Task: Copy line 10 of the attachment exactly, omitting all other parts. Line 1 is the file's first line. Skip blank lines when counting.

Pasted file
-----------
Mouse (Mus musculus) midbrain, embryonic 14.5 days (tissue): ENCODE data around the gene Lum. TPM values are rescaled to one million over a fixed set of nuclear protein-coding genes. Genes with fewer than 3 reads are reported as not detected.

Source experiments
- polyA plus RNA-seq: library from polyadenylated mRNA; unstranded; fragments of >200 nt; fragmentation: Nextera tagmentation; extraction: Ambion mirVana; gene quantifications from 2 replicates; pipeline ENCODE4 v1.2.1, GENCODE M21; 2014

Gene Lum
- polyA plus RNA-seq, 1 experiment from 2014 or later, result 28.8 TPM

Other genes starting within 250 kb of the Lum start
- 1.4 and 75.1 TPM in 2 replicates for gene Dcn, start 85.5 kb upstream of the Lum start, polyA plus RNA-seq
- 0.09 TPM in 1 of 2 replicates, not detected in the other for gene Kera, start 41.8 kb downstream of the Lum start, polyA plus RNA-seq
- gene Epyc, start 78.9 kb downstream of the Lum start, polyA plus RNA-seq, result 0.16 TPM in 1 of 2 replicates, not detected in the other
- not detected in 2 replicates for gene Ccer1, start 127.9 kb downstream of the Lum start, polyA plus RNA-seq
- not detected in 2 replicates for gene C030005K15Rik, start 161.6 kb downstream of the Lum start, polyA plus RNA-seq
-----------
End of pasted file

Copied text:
- not detected in 2 replicates for gene Ccer1, start 127.9 kb downstream of the Lum start, polyA plus RNA-seq